An opening 224 may be present in the cartridge shell 216 (e.g., at the mouthend) to allow for egress of formed aerosol from the cartridge 104. Such components are representative of the components that may be present in a cartridge and are not intended to limit the scope of cartridge components that are encompassed by the present disclosure.

The cartridge 104 also may include one or more electronic components 226, which may include an integrated circuit, a memory component, a sensor, or the like. The electronic components may be adapted to communicate with the control component 208 and/or with an external device by wired or wireless means. The electronic components may be positioned anywhere within the cartridge or a base 228 thereof.

Although the control component 208 and the flow sensor 210 are illustrated separately, it is understood that the control component and the flow sensor may be combined as an electronic circuit board with the air flow sensor attached directly thereto. Further, the electronic circuit board may be positioned horizontally relative to the illustration of FIG. 1 in that the electronic circuit board can be lengthwise parallel to the central axis of the control body. In some examples, the air flow sensor may comprise its own circuit board or other base element to which it can be attached. In some examples, a flexible circuit board may be utilized. A flexible circuit board may be configured into a variety of shapes, include substantially tubular shapes. In some examples, a flexible circuit board may be combined with, layered onto, or form part or all of a heater substrate as further described below.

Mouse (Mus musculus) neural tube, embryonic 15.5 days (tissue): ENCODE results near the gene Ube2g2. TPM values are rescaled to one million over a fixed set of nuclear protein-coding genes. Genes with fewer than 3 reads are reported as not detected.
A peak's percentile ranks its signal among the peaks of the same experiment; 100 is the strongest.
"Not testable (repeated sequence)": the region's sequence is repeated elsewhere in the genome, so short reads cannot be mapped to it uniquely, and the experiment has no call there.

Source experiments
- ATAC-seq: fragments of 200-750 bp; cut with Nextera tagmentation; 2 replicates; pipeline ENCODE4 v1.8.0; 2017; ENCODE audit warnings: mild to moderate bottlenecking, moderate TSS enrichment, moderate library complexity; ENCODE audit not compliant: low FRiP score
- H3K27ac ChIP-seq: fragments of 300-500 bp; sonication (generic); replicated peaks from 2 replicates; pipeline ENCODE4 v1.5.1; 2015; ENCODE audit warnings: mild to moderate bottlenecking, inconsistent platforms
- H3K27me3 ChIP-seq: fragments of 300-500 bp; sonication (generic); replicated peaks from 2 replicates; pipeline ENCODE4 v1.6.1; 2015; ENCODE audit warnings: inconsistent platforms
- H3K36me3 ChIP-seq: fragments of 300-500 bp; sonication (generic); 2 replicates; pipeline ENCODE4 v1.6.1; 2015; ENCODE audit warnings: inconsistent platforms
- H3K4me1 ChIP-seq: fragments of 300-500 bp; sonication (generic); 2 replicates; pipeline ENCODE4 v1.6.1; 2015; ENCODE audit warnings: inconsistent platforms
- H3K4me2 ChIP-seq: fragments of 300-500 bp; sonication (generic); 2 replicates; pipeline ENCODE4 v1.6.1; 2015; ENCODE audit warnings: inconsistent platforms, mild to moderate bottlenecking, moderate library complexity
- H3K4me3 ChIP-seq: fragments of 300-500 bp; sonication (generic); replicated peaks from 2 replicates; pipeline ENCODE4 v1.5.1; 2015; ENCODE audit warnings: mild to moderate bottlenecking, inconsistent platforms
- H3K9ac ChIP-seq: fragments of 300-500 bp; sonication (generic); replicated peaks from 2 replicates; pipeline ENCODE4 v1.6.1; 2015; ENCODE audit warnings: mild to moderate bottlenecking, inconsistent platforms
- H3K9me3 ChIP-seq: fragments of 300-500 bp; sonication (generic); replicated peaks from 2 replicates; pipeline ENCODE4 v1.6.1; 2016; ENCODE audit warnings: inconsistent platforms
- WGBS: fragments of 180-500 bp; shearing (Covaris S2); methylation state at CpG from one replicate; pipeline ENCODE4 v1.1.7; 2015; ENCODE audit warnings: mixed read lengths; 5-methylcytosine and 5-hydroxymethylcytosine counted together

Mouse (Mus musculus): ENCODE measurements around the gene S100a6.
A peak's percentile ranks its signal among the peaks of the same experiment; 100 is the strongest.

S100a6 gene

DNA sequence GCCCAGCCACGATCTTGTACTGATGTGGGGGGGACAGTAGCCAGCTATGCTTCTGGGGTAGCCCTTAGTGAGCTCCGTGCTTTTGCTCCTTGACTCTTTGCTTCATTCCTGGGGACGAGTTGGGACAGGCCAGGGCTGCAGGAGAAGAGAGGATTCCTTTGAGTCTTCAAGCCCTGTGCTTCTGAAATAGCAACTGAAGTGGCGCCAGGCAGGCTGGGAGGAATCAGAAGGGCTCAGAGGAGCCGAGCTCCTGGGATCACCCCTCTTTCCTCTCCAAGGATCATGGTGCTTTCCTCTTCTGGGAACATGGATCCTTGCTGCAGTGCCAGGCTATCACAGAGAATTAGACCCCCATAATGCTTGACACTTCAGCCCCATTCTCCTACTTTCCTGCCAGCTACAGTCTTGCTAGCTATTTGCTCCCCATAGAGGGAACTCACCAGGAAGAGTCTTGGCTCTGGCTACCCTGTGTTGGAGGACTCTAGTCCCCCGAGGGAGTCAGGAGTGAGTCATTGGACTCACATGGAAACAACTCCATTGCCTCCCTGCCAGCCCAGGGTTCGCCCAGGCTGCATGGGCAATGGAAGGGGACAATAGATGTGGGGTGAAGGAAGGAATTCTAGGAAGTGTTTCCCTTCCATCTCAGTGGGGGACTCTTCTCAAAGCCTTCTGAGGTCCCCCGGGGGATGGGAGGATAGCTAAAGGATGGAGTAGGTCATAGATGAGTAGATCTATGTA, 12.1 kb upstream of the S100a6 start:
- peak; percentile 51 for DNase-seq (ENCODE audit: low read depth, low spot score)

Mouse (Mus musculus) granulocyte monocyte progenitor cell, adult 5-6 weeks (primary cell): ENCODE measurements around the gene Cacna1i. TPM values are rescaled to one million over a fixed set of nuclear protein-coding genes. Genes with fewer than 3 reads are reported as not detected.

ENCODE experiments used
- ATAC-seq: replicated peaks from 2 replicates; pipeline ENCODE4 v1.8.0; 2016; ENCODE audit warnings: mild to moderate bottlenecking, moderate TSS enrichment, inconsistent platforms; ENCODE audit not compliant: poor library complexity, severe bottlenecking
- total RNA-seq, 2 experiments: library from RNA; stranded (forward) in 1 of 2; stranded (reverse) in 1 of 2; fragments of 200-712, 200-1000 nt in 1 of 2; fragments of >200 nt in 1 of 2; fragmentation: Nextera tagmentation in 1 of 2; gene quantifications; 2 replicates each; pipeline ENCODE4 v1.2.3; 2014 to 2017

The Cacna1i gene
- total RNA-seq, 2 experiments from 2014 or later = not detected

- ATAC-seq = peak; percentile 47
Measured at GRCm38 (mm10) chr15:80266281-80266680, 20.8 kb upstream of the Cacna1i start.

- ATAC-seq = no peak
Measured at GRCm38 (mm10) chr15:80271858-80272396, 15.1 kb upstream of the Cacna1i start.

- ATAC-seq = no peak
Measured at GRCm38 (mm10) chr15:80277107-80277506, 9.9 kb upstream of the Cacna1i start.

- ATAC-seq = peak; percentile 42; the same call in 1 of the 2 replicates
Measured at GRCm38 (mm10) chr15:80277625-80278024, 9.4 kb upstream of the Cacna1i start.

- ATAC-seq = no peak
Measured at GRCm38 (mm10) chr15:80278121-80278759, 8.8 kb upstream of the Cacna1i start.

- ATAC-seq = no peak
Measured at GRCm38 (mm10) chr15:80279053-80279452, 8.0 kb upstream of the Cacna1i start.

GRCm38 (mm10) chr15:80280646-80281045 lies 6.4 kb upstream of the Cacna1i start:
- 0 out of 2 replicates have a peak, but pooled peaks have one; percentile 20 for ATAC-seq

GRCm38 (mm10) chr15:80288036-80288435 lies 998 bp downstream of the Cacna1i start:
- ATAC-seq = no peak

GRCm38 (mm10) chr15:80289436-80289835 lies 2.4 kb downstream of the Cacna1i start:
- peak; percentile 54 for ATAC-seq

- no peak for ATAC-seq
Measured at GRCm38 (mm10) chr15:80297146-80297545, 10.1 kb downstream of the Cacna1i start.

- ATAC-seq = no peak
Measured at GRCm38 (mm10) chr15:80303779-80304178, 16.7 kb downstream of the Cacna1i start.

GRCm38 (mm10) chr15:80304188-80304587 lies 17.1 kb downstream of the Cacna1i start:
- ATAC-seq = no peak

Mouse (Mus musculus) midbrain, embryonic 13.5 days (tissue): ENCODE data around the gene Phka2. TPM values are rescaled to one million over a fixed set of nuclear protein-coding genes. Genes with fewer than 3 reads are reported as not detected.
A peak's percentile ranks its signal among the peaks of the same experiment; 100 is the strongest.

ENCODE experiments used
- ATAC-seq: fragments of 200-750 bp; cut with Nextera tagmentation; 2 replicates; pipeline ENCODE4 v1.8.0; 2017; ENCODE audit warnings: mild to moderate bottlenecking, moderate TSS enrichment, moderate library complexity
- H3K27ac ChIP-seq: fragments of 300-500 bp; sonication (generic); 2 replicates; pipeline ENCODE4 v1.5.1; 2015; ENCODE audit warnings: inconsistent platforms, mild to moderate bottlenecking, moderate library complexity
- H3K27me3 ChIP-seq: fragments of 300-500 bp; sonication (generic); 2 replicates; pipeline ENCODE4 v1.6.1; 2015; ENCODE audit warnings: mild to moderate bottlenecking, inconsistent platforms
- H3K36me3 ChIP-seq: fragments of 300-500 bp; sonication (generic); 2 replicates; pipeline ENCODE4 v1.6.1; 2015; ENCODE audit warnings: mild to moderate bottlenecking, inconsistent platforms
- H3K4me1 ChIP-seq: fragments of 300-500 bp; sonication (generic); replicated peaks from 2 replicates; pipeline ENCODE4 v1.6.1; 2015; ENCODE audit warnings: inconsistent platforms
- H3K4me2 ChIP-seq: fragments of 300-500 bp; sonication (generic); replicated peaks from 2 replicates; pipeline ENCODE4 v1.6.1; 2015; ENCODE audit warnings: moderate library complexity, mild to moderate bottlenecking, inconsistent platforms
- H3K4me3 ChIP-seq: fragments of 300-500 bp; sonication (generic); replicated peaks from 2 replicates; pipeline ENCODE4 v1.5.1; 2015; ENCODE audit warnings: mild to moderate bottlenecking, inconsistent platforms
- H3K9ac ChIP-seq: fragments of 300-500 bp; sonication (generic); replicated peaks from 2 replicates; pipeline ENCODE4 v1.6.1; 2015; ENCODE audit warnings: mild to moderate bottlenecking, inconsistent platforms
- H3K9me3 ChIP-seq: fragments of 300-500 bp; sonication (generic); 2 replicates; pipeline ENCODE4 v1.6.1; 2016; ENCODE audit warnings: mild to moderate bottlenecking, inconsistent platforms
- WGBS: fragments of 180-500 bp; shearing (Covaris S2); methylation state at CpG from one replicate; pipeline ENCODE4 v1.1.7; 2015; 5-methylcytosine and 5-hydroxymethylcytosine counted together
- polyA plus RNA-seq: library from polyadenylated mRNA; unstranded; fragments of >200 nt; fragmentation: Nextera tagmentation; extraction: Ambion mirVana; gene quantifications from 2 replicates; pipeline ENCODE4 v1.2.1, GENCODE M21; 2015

The control body 102 and the cartridge 104 may include components adapted to facilitate a fluid engagement therebetween. As illustrated in FIG. 2A, the control body can include a coupler 230 having a cavity 232 therein. The base 228 of the cartridge can be adapted to engage the coupler and can include a projection 234 adapted to fit within the cavity. Such engagement can facilitate a stable connection between the control body and the cartridge as well as establish an electrical connection between the battery 212 and control component 208 in the control body and the heater 222 in the cartridge. Further, the control body shell 206 can include an air intake 236, which may be a notch in the shell where it connects to the coupler that allows for passage of ambient air around the coupler and into the shell where it then passes through the cavity 232 of the coupler and into the cartridge through the projection 234.

A coupler and a base useful according to the present disclosure are described in U.S. Pat. App. Pub. No. 2014/0261495 to Novak et al., which is incorporated herein by reference in its entirety. For example, the coupler 230 as seen in FIG. 2A may define an outer periphery 238 configured to mate with an inner periphery 240 of the base 228.